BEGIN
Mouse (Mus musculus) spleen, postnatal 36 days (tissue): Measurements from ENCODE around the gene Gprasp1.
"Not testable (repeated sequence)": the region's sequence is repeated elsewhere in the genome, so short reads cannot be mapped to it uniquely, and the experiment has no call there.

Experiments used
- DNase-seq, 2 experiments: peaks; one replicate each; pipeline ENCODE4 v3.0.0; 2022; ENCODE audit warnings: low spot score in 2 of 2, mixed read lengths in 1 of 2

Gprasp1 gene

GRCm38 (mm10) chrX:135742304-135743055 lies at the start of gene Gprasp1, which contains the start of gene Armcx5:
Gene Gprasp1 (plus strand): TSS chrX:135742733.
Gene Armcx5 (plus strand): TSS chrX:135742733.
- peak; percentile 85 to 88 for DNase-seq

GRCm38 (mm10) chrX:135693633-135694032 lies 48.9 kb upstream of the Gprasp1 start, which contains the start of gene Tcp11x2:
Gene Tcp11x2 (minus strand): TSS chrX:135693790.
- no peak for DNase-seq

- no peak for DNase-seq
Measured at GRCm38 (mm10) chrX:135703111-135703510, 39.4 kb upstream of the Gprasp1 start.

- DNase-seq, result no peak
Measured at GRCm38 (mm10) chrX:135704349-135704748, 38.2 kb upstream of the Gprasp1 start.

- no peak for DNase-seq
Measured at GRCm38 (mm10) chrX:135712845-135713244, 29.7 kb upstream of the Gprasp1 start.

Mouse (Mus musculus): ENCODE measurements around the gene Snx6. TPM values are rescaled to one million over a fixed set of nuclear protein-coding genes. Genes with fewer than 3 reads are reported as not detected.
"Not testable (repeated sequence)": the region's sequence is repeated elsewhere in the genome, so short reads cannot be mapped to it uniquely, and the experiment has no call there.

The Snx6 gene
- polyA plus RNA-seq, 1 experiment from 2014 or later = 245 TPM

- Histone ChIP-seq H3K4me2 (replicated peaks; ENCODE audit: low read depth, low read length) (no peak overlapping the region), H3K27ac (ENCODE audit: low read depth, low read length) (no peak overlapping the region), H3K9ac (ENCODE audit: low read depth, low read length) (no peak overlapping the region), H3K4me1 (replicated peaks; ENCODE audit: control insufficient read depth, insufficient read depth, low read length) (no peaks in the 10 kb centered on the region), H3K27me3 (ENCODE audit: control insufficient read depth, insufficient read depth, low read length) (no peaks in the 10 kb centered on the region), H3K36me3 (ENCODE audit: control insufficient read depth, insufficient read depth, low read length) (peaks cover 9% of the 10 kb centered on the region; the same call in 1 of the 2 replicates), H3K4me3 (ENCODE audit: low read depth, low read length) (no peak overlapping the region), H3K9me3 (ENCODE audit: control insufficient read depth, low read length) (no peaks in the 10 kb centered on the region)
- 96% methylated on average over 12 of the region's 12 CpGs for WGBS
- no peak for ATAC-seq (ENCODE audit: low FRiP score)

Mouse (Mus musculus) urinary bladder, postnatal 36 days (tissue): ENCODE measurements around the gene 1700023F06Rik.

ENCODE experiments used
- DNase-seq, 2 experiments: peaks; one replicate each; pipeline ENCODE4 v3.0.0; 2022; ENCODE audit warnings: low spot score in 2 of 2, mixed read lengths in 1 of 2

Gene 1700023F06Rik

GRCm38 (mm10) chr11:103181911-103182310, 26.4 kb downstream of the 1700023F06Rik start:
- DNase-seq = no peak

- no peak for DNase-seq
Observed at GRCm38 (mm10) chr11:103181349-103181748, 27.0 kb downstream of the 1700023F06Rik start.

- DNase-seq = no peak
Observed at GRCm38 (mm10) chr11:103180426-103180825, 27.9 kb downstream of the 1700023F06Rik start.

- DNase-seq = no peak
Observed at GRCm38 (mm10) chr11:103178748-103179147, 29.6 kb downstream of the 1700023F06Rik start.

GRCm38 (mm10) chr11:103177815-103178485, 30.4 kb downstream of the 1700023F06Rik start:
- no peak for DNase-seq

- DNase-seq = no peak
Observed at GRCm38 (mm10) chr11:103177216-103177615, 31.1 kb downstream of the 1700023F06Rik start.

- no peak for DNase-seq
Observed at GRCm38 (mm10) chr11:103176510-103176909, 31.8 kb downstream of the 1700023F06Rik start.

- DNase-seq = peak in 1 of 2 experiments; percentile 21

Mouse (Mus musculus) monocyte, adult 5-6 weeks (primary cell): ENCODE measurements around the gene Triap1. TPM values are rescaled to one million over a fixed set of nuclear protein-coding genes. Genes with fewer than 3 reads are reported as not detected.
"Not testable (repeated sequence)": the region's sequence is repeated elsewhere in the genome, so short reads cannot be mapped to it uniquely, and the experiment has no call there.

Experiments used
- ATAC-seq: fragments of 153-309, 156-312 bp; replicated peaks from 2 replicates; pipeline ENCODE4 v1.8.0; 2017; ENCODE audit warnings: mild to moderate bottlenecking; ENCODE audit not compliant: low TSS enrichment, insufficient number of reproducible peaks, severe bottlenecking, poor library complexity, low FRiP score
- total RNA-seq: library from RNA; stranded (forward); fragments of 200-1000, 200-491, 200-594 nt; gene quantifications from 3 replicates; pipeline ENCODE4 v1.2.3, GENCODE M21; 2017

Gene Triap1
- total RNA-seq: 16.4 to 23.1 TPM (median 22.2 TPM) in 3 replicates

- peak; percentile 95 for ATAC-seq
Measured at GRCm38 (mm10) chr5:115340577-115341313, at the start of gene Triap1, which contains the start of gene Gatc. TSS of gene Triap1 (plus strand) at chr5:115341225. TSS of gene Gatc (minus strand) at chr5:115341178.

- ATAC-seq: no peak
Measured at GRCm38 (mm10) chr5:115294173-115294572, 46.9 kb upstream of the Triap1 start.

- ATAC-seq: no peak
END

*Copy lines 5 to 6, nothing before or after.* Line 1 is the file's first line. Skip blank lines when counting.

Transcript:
Gprasp1 gene

GRCm38 (mm10) chrX:135742304-135743055 lies at the start of gene Gprasp1, which contains the start of gene Armcx5: